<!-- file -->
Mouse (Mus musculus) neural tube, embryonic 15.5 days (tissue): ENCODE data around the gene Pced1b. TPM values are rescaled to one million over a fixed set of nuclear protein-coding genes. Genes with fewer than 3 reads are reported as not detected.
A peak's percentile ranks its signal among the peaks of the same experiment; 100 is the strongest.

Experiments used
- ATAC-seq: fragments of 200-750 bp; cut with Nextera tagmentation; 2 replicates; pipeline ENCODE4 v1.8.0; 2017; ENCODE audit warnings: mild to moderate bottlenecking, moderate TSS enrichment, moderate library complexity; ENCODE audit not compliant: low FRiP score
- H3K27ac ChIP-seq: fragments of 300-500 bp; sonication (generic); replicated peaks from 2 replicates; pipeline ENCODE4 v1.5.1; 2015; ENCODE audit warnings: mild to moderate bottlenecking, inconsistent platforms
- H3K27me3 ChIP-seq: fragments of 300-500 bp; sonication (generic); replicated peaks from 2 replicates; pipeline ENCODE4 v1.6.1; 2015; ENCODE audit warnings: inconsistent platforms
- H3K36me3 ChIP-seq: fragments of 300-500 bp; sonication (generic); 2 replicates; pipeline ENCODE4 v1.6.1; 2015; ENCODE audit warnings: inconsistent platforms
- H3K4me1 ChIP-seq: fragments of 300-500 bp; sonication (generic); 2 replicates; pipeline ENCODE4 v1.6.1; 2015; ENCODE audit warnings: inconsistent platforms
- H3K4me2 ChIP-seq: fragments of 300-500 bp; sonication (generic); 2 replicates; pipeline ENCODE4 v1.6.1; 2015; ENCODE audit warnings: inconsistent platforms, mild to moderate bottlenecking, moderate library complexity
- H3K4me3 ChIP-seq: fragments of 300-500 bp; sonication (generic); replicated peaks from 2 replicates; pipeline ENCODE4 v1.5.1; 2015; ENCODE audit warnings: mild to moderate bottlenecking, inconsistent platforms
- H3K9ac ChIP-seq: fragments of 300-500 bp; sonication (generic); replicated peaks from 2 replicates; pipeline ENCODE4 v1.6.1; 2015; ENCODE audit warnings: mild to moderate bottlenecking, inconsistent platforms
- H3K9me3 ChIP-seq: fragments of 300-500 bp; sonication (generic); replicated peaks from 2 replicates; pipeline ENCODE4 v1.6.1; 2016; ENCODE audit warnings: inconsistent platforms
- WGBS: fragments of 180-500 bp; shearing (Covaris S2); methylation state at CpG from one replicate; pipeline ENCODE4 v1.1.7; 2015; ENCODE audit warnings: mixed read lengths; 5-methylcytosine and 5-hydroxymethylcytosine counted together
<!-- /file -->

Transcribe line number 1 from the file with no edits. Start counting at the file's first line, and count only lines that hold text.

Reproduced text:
Mouse (Mus musculus) neural tube, embryonic 15.5 days (tissue): ENCODE data around the gene Pced1b. TPM values are rescaled to one million over a fixed set of nuclear protein-coding genes. Genes with fewer than 3 reads are reported as not detected.